How to Cook Lentils
Learn how to cook lentils perfectly, so they don’t end up mushy. Lentils are nutrition powerhouses, flavorful, inexpensive and a staple in vegan and vegetarian recipes as they’re loaded with plant-based protein.
Lentils come in a rainbow of colors and be used in a variety of recipes. Some of my favorites include easy side dishes, tasty salads and hearty main meals.
What Are Lentils?
Lentils are a small round legume and staple ingredient in many recipes throughout South Asia, West Asia and the Mediterranean. They’re inexpensive, versatile and can be stored for up to a year, which makes them a great pantry staple.
Lentils are also common in vegan and vegetarian cuisine because they’re high in fiber, carbohydrates and protein. In fact, they’re so high in protein (9g per 1/2 cup) that when readers ask me for a meatless alternative for my recipes I frequently recommend lentils (hint: they’d be great in my Stuffed Sweet Potatoes recipe). Lentils will keep you full, healthy and energized.
How to Cook Lentils
When it comes to cooking lentils on the stove (for use in other recipes) opt for green lentils, Lentils de Puy, brown lentils or black lentils. Red lentils are best reserved for soups, dals and curries as they’ll easily become mushy. Watch the video below and learn how to cook lentils in 4 steps:
- Rinse the lentils in a fine mesh sieve under the faucet. While rinsing, make sure to pick out any bad lentils, debris or small stones which can sometimes sneak in.
- Add four cups of water and one cup of lentils to a pot. I also recommend adding a bay leaf and piece of kombu (see note below).
- Bring the pot to a boil. Then reduce to a very low simmer, cover and set your timer for 20-30 minutes. The cook time will vary slightly based on the variety:
- Green Lentils: 18-20 minutes
- Lentils de Puy: 25-30 minutes
- Brown Lentils: 20-25 minutes
- Black Lentils: 25-30 minutes
- Drain the water from the lentils and discard the bay leaf and kombu, before using the cooked lentils in your favorite recipe.
Varieties of Lentils
There are a dozen or so varieties of lentils, but these are the ones I use most frequently and the more common ones you’ll find in your local market:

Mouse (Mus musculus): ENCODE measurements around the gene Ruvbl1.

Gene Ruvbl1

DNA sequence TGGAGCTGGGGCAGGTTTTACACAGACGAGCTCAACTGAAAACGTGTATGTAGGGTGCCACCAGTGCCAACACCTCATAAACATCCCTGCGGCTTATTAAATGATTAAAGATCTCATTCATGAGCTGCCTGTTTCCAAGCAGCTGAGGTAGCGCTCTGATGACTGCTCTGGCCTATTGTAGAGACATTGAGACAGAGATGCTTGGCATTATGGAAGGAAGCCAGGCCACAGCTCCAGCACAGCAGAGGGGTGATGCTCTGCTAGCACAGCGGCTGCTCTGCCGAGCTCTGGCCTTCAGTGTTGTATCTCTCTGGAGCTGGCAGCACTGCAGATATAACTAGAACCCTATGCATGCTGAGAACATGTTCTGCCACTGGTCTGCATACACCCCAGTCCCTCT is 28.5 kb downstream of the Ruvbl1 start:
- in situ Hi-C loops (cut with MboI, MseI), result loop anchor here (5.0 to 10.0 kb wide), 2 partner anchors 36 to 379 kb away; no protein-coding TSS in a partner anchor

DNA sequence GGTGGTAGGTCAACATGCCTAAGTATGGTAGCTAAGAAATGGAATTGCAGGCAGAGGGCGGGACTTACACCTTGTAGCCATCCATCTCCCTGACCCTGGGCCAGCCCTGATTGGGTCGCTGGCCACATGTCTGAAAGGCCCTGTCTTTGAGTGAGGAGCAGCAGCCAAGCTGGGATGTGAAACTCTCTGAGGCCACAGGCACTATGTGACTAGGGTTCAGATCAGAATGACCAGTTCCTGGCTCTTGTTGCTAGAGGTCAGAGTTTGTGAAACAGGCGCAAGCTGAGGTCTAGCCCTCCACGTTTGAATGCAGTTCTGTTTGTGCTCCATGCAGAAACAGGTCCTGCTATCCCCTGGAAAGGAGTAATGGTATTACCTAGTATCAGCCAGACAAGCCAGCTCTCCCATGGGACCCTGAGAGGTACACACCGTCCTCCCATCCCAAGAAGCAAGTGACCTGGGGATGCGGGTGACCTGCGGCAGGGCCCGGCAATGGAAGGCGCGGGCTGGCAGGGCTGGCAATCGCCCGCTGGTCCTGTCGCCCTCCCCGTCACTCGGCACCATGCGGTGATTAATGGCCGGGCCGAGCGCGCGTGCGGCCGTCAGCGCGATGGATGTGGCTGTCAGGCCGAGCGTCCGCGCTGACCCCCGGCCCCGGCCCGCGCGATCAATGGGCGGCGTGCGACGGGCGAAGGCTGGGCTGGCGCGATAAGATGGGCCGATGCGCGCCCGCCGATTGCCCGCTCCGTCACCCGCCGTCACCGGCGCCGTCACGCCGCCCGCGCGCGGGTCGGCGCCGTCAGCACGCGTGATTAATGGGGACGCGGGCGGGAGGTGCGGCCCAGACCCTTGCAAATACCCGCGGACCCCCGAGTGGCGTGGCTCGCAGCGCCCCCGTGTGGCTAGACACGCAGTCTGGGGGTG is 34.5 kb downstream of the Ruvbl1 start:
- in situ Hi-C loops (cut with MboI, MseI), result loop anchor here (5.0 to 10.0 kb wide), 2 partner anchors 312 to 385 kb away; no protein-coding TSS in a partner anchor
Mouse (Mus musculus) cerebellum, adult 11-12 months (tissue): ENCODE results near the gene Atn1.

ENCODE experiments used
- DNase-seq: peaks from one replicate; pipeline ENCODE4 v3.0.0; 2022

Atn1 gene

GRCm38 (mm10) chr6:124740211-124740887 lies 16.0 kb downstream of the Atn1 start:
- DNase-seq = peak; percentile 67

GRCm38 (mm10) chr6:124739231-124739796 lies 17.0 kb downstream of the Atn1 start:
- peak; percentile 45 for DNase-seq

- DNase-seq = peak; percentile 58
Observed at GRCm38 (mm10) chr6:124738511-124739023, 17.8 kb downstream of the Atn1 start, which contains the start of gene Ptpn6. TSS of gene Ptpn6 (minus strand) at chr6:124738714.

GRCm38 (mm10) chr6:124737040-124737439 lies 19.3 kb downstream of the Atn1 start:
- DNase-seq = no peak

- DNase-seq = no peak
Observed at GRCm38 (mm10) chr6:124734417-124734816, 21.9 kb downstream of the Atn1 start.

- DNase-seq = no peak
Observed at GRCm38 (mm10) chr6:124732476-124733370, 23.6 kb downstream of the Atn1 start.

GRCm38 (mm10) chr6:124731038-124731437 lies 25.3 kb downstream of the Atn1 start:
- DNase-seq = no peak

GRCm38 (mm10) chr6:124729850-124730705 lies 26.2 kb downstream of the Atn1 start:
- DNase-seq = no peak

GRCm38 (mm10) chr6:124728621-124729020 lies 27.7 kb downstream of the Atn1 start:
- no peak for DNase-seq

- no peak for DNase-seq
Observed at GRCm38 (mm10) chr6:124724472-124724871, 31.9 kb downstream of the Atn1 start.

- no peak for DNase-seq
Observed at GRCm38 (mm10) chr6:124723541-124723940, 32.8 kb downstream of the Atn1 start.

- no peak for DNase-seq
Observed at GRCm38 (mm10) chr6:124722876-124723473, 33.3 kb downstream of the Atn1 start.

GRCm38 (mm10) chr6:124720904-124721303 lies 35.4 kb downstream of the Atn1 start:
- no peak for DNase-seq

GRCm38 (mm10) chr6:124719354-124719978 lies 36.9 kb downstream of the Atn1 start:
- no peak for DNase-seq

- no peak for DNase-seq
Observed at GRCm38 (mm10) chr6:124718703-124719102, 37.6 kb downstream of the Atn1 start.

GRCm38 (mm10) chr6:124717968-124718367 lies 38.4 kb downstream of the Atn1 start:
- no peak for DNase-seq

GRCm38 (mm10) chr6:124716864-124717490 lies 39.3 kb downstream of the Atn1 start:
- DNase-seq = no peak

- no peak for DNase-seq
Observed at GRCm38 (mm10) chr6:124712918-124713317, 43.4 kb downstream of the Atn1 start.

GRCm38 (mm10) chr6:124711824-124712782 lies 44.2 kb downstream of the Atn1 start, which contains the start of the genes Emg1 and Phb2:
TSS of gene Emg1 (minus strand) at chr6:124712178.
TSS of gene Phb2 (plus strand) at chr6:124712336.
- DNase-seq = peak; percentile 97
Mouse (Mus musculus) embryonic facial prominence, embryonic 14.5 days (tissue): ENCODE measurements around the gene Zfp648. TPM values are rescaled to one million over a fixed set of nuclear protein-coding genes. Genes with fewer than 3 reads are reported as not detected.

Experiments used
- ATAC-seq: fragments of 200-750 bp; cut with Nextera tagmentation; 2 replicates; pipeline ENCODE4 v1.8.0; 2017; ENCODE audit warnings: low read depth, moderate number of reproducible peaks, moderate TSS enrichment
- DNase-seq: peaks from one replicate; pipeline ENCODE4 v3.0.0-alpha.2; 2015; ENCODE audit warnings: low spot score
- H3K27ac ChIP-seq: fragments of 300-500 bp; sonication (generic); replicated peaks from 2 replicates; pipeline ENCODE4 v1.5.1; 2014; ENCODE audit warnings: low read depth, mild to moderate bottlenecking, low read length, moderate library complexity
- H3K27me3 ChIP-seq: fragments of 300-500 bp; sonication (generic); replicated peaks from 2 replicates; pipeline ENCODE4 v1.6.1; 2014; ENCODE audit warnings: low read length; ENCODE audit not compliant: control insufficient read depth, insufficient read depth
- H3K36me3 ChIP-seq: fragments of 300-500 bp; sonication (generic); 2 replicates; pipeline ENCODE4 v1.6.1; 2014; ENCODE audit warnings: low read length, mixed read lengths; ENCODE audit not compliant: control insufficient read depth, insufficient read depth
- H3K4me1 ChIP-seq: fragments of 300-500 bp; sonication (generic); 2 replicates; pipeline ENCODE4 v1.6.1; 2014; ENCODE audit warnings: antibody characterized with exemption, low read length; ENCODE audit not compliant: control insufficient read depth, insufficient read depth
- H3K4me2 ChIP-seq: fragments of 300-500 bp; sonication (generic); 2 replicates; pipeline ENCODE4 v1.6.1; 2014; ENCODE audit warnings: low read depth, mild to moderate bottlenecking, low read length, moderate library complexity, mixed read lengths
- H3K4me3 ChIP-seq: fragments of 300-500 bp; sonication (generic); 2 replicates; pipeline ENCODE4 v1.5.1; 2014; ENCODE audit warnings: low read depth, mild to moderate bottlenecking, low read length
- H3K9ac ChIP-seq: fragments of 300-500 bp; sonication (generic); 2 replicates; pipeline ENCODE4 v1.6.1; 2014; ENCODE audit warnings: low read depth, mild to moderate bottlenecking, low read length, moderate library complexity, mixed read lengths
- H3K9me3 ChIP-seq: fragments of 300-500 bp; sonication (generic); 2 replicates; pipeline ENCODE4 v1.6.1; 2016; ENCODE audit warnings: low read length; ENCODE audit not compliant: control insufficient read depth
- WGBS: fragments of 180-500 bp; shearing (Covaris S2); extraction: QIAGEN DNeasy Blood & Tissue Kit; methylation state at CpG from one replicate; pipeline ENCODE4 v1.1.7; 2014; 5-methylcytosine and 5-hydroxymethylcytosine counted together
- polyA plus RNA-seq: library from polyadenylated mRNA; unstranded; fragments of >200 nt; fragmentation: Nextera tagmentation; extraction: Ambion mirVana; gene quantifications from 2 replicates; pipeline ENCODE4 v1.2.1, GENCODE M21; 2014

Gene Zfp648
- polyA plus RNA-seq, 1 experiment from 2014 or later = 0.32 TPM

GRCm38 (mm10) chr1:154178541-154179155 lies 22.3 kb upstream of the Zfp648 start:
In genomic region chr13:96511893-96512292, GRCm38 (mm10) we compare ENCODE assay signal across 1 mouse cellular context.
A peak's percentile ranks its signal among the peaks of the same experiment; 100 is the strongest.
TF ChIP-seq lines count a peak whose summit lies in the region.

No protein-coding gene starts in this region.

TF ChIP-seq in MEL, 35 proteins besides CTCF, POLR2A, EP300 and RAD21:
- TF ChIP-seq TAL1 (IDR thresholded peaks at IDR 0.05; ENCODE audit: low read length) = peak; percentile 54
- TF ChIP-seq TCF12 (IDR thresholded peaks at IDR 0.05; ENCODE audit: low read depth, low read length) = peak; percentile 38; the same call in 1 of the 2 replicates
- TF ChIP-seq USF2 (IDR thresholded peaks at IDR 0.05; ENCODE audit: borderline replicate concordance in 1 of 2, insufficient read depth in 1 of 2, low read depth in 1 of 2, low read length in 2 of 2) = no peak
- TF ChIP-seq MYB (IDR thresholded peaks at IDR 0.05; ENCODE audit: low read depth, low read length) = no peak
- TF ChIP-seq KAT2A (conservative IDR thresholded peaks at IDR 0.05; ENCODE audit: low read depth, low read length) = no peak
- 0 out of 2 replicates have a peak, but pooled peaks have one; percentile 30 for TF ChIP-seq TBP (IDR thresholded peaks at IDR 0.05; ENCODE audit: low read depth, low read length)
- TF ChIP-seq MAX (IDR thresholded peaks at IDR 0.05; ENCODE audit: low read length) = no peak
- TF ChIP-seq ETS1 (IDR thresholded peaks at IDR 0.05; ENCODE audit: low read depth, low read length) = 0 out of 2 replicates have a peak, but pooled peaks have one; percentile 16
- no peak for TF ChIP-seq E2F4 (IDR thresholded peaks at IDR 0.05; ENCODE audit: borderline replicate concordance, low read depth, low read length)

- Green Lentils: green lentils have a slight peppery flavor and maintain a medium to firm texture making them perfect for salads and side dishes.
- Lentils de Puy (French Green Lentils): Lentils de Puy are similar to green lentils but with a slightly firmer texture, more speckled appearance and they’re grown exclusively in France.
- Brown Lentils: brown lentils are the most common and easy to find, have a mild earthy flavor and hold their shape well, making them versatile for many recipes.
- Red Lentils: red lentils are often sold split, cook fast, have a sweeter flavor and soften up to the point of a puree, making them perfect for soups.
- Black Lentils (Beluga Lentils): black lentils have a rich earthy flavor, hold their shape and are so tiny and shiny they look amazingly similar to caviar.
Tips for Cooking Lentils
You Don’t Need to Soak Lentils: When you cook other dried legumes and beans you typically need to soak them first. Because lentils are so small and cook quickly, you do not need to soak them first.
Be Gentle and Watch the Time: Once you’ve brought the lentils to a boil, turn the heat as low as it’ll go. Sometimes this means switching to a smaller burner on your stove, so that you don’t over simmer the lentils. Simmering at too high a heat (and having them bounce around in the pot) is usually what leads to mushy lentils. They can overcook quickly, so keep an eye on the time.
Add a Bay Leaf and Piece of Kombu: While lentils have a natural earthy flavor, a bay leaf and piece of kombu seaweed adds more flavor to the tiny legume. Additionally, the enzymes in kombu break down the phytic acid in lentils making them more easily digestible (and you’ll end up less gassy). Kombu adds vitamins, nutrients and trace minerals as well, including iodine.
More Lentil Recipes and Ideas
How to Cook Lentils Perfectly (Not Mushy)
- 1 cup lentils
- 4 cups water
- 1 bay leaf
- 1 small piece kombu, (approx 3-4 inches)
- Rinse the lentils in a fine mesh sieve under the faucet. Inspect the lentils and remove any bad lentils or small stones.
- Add the lentils, water, bay leaf and kombu to a pot. Bring the pot to a boil, reduce heat to a very low simmer, cover the pot with a lid and cook for 20-30 minutes or until tender but not mushy.
- Drain the lentils, remove the bay leaf and kombu and serve.
- You can store cooked lentils for 4-5 days in a sealed storage container in the fridge. You can also freeze them up to 4 months.